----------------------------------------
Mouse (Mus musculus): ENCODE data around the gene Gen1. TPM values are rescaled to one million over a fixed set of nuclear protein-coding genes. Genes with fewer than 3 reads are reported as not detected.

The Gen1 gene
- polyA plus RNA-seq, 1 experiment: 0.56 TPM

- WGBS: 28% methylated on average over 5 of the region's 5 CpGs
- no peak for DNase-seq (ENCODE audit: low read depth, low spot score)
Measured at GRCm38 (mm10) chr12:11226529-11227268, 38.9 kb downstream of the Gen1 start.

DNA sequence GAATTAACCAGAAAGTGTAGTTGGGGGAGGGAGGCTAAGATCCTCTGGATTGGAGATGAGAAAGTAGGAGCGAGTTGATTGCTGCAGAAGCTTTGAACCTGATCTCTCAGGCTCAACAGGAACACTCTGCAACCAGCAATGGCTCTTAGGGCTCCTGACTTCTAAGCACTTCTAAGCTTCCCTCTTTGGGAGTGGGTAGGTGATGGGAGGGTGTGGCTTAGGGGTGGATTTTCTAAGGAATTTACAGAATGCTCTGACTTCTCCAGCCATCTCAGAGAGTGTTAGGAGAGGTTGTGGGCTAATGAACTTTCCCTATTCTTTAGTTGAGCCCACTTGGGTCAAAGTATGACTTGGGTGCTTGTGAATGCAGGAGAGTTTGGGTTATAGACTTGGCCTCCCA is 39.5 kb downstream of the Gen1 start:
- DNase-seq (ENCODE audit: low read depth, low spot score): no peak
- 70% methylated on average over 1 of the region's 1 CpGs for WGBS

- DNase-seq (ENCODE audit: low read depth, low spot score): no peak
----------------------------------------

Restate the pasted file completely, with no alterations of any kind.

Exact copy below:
Mouse (Mus musculus): ENCODE data around the gene Gen1. TPM values are rescaled to one million over a fixed set of nuclear protein-coding genes. Genes with fewer than 3 reads are reported as not detected.

The Gen1 gene
- polyA plus RNA-seq, 1 experiment: 0.56 TPM

- WGBS: 28% methylated on average over 5 of the region's 5 CpGs
- no peak for DNase-seq (ENCODE audit: low read depth, low spot score)
Measured at GRCm38 (mm10) chr12:11226529-11227268, 38.9 kb downstream of the Gen1 start.

DNA sequence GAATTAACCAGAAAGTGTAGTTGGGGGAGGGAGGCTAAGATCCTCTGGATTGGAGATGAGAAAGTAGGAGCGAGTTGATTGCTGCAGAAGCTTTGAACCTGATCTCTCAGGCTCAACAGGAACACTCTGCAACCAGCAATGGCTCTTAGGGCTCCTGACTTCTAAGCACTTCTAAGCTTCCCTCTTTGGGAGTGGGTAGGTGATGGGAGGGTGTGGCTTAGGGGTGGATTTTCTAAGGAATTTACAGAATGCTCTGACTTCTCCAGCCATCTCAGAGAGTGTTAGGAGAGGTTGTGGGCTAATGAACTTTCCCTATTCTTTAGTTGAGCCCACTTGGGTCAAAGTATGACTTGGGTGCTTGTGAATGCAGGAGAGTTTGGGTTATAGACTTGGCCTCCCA is 39.5 kb downstream of the Gen1 start:
- DNase-seq (ENCODE audit: low read depth, low spot score): no peak
- 70% methylated on average over 1 of the region's 1 CpGs for WGBS

- DNase-seq (ENCODE audit: low read depth, low spot score): no peak